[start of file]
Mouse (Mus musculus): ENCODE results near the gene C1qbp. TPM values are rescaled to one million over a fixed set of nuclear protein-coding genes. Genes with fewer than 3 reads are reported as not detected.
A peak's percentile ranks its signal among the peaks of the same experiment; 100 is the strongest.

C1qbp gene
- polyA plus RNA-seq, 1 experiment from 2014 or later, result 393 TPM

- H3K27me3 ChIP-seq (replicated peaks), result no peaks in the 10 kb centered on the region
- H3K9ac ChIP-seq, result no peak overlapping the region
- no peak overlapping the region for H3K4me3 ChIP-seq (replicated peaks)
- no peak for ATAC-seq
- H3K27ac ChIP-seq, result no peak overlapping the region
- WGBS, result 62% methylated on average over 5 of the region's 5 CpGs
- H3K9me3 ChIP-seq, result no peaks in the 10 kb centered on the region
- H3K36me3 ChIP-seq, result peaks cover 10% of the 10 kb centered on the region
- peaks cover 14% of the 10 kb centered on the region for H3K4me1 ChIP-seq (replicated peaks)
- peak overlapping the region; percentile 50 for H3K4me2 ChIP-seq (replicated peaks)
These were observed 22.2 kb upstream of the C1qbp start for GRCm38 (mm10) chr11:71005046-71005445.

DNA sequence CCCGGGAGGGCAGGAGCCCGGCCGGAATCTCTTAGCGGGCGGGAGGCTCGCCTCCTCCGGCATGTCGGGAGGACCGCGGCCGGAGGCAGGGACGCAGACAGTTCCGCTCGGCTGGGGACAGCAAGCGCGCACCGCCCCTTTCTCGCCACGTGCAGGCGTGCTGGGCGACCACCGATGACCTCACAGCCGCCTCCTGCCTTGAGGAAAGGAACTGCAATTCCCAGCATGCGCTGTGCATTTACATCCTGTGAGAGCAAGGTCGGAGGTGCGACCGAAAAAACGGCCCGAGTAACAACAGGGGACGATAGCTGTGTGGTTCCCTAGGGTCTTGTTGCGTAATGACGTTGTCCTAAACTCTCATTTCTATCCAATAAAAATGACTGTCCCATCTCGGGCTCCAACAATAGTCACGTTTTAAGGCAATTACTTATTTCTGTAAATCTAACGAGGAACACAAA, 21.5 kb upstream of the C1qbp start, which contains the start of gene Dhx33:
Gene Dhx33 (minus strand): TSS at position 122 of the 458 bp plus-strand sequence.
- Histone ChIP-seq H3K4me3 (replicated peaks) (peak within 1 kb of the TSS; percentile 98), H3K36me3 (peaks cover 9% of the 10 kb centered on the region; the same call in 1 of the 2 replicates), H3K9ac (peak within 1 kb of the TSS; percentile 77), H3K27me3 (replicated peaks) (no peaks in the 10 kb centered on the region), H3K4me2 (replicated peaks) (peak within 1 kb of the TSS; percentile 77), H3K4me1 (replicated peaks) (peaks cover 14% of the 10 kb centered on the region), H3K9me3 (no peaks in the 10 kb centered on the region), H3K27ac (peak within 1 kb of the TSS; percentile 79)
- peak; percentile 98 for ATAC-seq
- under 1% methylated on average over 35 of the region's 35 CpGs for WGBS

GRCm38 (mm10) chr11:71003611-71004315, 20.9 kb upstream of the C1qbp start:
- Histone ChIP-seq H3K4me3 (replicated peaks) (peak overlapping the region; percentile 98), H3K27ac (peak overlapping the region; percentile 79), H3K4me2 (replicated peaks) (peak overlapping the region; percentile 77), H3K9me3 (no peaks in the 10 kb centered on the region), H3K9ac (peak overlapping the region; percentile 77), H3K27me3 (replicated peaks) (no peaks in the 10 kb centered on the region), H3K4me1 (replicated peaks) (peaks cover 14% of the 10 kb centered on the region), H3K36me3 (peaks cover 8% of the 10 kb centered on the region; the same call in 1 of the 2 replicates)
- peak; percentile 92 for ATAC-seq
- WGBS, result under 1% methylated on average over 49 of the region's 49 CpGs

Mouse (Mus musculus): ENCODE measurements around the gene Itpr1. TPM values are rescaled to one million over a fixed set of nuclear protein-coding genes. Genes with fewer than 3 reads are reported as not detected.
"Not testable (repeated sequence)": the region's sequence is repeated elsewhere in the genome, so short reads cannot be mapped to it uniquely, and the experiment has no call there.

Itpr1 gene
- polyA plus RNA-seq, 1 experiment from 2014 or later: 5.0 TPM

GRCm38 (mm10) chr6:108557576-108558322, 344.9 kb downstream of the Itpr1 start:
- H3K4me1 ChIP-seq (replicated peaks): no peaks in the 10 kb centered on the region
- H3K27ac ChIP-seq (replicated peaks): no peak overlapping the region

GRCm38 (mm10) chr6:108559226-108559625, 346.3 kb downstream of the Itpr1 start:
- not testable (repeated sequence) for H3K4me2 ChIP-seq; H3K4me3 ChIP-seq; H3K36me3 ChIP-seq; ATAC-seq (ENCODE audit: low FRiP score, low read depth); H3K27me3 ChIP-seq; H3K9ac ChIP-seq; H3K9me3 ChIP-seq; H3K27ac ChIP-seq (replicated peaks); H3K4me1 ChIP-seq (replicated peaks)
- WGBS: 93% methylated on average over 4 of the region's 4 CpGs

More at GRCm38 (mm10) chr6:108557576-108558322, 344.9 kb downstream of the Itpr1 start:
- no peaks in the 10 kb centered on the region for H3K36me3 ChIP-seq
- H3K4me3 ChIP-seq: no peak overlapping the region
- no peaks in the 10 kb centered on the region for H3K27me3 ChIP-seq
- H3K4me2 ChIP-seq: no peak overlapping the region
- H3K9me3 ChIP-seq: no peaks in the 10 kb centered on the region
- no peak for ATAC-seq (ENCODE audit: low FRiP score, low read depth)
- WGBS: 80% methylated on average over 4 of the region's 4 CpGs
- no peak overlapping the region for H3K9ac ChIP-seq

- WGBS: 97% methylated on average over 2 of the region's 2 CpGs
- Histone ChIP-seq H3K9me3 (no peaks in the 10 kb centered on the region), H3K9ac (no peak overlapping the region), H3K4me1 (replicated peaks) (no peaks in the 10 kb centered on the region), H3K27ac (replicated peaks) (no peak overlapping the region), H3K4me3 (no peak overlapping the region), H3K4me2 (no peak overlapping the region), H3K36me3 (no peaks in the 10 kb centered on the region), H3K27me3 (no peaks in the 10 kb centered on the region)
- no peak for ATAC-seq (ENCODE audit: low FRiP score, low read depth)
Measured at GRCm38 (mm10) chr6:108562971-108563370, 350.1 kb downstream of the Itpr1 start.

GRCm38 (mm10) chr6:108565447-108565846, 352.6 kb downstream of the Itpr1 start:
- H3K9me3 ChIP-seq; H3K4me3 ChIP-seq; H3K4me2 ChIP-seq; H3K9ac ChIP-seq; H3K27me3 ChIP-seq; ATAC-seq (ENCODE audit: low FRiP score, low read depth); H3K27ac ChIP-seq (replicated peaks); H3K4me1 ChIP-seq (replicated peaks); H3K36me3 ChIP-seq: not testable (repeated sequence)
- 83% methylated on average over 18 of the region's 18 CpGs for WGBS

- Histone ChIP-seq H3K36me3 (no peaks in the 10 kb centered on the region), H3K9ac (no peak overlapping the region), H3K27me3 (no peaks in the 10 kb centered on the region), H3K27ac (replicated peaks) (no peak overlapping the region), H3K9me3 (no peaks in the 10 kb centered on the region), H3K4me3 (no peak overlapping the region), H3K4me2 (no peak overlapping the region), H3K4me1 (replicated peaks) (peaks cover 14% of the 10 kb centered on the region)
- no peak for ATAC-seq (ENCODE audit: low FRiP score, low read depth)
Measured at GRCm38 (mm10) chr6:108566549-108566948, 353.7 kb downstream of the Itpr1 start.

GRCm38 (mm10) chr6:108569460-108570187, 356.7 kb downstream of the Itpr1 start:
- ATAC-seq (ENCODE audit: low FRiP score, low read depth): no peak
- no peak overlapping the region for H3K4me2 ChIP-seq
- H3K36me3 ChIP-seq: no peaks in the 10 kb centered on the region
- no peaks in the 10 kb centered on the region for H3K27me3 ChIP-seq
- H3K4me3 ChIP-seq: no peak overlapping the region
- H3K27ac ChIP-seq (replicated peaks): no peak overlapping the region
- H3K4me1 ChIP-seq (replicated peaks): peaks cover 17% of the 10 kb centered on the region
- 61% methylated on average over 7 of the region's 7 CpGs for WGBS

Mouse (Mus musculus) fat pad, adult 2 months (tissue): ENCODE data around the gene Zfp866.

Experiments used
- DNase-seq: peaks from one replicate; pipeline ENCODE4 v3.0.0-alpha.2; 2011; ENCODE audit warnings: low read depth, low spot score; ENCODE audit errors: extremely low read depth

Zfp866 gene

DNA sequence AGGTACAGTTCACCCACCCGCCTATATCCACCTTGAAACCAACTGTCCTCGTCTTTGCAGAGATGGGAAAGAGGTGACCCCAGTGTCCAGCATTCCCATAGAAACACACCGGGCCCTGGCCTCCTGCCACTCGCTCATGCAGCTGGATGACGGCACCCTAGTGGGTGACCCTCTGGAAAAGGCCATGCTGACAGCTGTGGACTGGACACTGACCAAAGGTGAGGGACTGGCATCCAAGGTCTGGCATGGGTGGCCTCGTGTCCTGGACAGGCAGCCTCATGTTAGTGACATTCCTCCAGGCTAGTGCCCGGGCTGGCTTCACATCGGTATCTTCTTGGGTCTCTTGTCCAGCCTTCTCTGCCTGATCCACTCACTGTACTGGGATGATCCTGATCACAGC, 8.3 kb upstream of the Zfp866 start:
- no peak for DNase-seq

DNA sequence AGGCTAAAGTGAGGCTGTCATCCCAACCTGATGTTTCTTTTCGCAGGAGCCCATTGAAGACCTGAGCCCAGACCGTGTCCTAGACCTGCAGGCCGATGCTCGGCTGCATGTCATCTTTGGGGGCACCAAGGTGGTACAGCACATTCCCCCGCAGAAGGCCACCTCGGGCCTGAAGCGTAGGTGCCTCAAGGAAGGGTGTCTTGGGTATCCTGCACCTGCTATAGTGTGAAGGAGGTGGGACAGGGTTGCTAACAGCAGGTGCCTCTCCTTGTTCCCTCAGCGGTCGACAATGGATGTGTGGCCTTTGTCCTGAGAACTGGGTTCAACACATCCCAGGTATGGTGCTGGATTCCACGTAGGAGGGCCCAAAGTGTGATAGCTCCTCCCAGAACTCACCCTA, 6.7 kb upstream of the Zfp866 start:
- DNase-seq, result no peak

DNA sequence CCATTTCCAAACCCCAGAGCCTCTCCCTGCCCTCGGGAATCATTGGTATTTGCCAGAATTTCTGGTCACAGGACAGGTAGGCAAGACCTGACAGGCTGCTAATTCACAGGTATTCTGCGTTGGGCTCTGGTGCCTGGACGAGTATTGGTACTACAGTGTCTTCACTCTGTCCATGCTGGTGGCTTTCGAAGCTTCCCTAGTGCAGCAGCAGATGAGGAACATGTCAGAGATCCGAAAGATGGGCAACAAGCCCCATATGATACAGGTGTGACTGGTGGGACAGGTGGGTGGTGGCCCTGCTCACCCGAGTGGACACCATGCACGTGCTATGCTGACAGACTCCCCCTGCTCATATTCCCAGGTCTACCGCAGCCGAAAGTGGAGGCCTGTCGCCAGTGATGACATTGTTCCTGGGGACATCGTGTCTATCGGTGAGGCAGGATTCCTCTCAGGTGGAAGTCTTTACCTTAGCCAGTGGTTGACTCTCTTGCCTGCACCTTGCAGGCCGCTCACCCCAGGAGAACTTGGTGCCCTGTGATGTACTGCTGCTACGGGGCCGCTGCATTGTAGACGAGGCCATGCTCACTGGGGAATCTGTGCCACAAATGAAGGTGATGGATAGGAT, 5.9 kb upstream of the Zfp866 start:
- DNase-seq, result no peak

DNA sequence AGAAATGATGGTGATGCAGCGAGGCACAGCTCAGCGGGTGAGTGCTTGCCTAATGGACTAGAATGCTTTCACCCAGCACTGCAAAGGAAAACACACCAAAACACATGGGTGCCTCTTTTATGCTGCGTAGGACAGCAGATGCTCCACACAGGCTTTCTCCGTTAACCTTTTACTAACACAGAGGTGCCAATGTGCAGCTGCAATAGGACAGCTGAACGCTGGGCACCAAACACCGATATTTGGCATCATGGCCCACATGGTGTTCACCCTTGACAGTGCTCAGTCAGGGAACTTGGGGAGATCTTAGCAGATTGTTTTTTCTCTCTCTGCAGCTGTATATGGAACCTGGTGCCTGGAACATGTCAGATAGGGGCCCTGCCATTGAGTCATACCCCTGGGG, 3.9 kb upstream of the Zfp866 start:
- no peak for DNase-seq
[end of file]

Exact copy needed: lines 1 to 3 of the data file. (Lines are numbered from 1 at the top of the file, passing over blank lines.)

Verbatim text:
Mouse (Mus musculus): ENCODE results near the gene C1qbp. TPM values are rescaled to one million over a fixed set of nuclear protein-coding genes. Genes with fewer than 3 reads are reported as not detected.
A peak's percentile ranks its signal among the peaks of the same experiment; 100 is the strongest.

C1qbp gene